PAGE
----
The answer, for most companies, is either chalking up sales or not. But understanding why sales don't happen — particularly when the salesperson is a recent hire — is pretty much a black box. And that's where a Burlington startup, Qstream, wants to help. The company just closed $2.8 million in new funding for a mobile app that tests a salesperson's knowledge about what they're selling and how best to sell it.
The idea, explains CEO and co-founder Duncan Lennox, is that "sales reps spend three minutes a day playing our Q&A game on their phones. They can do it while waiting for their lattes at Starbucks." The questions might be about the features of the product or service they're selling, or perhaps ways to address common objections or answer questions about competitors. Reps' scores are then compiled into a report for the sales supervisor. "It provides real-time data on a daily basis about what people know or don't know," Lennox says. In pharmaceutical sales, for instance, "you can see which reps might be struggling to explain the efficacy of a drug with a particular kind of patient. You might need to spend more time with him, or provide some extra training."
Founded in 2008, Qstream has now raised about $4.4 million in total. Investors include Frontline Ventures in Dublin, Ireland and and Boston's Launchpad Venture Group. The company has about a dozen employees, mainly in Burlington. But Qstream also has an engineering and international sales outpost in Dublin.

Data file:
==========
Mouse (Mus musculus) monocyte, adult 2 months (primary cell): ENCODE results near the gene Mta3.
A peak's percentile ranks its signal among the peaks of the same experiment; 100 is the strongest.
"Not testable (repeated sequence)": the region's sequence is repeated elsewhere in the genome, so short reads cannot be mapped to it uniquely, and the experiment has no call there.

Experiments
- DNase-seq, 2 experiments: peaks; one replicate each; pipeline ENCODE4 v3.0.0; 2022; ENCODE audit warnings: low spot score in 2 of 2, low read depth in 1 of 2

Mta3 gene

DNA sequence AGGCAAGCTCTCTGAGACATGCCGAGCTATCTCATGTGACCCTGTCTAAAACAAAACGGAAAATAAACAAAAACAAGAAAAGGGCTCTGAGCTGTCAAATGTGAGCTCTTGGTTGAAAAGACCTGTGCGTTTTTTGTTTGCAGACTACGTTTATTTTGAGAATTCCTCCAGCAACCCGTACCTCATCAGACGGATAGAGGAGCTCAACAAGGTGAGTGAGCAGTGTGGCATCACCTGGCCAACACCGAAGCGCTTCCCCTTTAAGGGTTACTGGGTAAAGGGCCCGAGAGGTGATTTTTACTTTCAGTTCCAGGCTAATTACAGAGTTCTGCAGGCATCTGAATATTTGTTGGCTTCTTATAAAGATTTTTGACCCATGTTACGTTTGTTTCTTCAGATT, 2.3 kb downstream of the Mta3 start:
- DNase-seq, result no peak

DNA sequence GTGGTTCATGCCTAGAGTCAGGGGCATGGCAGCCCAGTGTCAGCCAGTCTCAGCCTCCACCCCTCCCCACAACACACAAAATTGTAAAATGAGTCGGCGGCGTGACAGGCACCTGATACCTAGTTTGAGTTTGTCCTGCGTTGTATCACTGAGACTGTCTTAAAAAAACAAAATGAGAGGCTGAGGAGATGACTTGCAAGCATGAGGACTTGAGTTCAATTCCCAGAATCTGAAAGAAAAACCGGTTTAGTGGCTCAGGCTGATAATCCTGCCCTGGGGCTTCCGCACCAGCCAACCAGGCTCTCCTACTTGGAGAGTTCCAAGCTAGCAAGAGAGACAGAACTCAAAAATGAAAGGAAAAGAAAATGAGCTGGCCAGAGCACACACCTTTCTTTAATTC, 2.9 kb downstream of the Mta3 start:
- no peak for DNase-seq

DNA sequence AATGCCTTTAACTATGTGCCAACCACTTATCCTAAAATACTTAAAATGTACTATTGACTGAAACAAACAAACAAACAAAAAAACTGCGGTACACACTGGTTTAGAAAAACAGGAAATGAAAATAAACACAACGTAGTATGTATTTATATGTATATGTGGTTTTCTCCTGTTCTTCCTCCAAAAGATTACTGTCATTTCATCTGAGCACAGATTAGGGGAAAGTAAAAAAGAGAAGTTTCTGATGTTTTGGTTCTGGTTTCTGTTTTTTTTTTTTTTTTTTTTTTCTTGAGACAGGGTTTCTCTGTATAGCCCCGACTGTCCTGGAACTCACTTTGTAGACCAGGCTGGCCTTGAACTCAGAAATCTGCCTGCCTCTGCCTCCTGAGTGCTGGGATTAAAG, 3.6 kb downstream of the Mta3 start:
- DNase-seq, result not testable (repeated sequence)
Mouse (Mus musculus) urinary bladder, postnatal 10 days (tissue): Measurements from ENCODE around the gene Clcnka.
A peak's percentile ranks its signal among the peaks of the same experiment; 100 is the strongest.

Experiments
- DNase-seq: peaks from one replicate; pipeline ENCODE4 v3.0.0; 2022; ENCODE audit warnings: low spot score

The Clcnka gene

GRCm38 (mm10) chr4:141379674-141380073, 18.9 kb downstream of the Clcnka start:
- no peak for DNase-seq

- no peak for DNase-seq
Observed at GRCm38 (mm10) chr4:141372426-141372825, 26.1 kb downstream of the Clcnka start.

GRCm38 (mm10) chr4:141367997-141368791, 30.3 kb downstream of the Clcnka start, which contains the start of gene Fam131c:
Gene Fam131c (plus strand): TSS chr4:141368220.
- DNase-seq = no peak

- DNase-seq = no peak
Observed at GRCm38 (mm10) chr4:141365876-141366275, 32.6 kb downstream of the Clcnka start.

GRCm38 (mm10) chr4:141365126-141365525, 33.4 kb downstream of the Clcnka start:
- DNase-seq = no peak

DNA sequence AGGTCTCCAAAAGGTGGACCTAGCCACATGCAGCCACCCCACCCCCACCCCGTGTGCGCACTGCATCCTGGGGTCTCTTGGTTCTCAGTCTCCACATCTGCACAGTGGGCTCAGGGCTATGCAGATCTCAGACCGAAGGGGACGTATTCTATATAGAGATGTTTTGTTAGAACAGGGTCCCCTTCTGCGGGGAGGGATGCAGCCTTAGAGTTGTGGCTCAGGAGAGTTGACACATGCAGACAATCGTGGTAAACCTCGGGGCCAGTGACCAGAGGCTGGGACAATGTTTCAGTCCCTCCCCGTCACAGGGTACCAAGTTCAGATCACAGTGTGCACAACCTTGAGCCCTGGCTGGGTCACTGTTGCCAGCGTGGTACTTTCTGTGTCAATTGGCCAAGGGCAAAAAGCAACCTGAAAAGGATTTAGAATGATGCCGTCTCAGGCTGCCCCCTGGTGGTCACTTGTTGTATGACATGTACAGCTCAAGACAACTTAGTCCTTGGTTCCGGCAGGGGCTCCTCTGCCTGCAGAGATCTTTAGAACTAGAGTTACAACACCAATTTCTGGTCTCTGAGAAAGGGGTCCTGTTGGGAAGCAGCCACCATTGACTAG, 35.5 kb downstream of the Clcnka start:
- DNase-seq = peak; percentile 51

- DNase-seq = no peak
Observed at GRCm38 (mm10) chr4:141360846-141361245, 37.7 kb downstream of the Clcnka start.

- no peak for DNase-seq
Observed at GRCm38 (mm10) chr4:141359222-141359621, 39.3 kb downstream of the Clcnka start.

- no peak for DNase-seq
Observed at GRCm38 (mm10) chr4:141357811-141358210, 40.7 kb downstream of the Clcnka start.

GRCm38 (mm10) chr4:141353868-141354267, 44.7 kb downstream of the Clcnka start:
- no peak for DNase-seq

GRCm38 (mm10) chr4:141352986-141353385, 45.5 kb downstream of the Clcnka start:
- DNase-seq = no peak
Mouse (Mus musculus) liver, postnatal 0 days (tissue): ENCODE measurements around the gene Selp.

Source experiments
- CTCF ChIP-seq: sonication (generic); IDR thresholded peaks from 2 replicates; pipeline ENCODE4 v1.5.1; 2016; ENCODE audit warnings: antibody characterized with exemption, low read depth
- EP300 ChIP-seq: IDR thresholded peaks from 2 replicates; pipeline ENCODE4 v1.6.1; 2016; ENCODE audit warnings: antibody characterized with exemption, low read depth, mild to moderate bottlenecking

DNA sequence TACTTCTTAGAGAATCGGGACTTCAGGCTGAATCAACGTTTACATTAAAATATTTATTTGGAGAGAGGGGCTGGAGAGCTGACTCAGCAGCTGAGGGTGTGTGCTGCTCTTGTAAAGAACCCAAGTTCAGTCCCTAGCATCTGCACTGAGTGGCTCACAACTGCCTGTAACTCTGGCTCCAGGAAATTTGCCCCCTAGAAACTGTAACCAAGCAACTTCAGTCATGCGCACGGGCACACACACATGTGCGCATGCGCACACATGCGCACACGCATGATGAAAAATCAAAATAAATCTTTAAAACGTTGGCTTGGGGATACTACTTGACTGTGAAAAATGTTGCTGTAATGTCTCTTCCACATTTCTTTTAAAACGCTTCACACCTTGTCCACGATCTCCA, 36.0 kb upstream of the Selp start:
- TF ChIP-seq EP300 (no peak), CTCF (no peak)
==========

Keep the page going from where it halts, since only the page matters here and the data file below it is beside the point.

"When I talk to a VP of sales, they often tell me that they wish they knew what their sales reps said when they got in front of a customer," says Lennox. Qstream's pitch is that it can help ensure that they say the right thing.
About Scott Kirsner
Scott Kirsner was part of the team that launched Boston.com in 1995, and has been writing a column for the Globe since 2000. His work has also appeared in Wired, Fast Company, The New York Times, BusinessWeek, Newsweek, and Variety. Scott is also the author of the books "Fans, Friends & Followers" and "Inventing the Movies," was the editor of "The Convergence Guide: Life Sciences in New England," and was a contributor to "The Good City: Writers Explore 21st Century Boston." Scott also helps organize several local events on entrepreneurship, including the Nantucket Conference and Future Forward. Here's some background on how Scott decides what to cover, and how to pitch him a story idea.
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